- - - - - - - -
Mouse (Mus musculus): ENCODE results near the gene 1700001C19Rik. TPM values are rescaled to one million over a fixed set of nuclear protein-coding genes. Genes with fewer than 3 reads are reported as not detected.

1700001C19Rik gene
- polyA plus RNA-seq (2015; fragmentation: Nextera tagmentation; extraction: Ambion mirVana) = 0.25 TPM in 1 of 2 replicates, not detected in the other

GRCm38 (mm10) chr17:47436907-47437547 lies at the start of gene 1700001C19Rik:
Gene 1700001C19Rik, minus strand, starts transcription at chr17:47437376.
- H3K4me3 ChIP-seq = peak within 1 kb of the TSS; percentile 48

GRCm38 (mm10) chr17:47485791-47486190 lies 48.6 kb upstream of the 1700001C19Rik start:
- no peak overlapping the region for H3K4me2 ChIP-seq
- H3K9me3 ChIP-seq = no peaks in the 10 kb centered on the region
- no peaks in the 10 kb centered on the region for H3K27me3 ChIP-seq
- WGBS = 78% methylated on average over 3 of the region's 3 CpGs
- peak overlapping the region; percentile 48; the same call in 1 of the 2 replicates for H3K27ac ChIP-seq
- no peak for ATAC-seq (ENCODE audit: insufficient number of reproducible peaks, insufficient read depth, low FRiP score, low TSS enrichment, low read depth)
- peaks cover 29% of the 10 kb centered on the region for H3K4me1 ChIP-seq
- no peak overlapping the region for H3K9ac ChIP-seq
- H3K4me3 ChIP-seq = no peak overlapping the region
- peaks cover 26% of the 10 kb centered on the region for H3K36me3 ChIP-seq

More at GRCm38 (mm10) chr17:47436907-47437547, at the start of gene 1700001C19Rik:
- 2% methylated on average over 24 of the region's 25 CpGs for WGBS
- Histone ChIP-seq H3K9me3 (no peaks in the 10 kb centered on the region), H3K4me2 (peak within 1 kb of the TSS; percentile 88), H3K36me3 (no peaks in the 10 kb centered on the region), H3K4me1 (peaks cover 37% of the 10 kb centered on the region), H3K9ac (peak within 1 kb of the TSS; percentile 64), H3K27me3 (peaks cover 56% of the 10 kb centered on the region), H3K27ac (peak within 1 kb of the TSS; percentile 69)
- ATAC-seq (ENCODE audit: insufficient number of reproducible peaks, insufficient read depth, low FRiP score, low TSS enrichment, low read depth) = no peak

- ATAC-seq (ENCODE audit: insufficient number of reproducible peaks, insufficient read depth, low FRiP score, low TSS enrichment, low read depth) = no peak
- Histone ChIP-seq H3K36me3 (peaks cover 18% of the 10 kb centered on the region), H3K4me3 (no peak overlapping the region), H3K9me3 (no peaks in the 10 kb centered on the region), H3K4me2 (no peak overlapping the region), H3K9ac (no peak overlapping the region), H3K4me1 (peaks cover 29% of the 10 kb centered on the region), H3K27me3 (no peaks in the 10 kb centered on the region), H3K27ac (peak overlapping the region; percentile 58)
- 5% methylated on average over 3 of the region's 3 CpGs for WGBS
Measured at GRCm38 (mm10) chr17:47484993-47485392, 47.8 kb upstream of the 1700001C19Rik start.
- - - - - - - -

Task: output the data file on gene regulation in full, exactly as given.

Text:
Mouse (Mus musculus): ENCODE results near the gene 1700001C19Rik. TPM values are rescaled to one million over a fixed set of nuclear protein-coding genes. Genes with fewer than 3 reads are reported as not detected.

1700001C19Rik gene
- polyA plus RNA-seq (2015; fragmentation: Nextera tagmentation; extraction: Ambion mirVana) = 0.25 TPM in 1 of 2 replicates, not detected in the other

GRCm38 (mm10) chr17:47436907-47437547 lies at the start of gene 1700001C19Rik:
Gene 1700001C19Rik, minus strand, starts transcription at chr17:47437376.
- H3K4me3 ChIP-seq = peak within 1 kb of the TSS; percentile 48

GRCm38 (mm10) chr17:47485791-47486190 lies 48.6 kb upstream of the 1700001C19Rik start:
- no peak overlapping the region for H3K4me2 ChIP-seq
- H3K9me3 ChIP-seq = no peaks in the 10 kb centered on the region
- no peaks in the 10 kb centered on the region for H3K27me3 ChIP-seq
- WGBS = 78% methylated on average over 3 of the region's 3 CpGs
- peak overlapping the region; percentile 48; the same call in 1 of the 2 replicates for H3K27ac ChIP-seq
- no peak for ATAC-seq (ENCODE audit: insufficient number of reproducible peaks, insufficient read depth, low FRiP score, low TSS enrichment, low read depth)
- peaks cover 29% of the 10 kb centered on the region for H3K4me1 ChIP-seq
- no peak overlapping the region for H3K9ac ChIP-seq
- H3K4me3 ChIP-seq = no peak overlapping the region
- peaks cover 26% of the 10 kb centered on the region for H3K36me3 ChIP-seq

More at GRCm38 (mm10) chr17:47436907-47437547, at the start of gene 1700001C19Rik:
- 2% methylated on average over 24 of the region's 25 CpGs for WGBS
- Histone ChIP-seq H3K9me3 (no peaks in the 10 kb centered on the region), H3K4me2 (peak within 1 kb of the TSS; percentile 88), H3K36me3 (no peaks in the 10 kb centered on the region), H3K4me1 (peaks cover 37% of the 10 kb centered on the region), H3K9ac (peak within 1 kb of the TSS; percentile 64), H3K27me3 (peaks cover 56% of the 10 kb centered on the region), H3K27ac (peak within 1 kb of the TSS; percentile 69)
- ATAC-seq (ENCODE audit: insufficient number of reproducible peaks, insufficient read depth, low FRiP score, low TSS enrichment, low read depth) = no peak

- ATAC-seq (ENCODE audit: insufficient number of reproducible peaks, insufficient read depth, low FRiP score, low TSS enrichment, low read depth) = no peak
- Histone ChIP-seq H3K36me3 (peaks cover 18% of the 10 kb centered on the region), H3K4me3 (no peak overlapping the region), H3K9me3 (no peaks in the 10 kb centered on the region), H3K4me2 (no peak overlapping the region), H3K9ac (no peak overlapping the region), H3K4me1 (peaks cover 29% of the 10 kb centered on the region), H3K27me3 (no peaks in the 10 kb centered on the region), H3K27ac (peak overlapping the region; percentile 58)
- 5% methylated on average over 3 of the region's 3 CpGs for WGBS
Measured at GRCm38 (mm10) chr17:47484993-47485392, 47.8 kb upstream of the 1700001C19Rik start.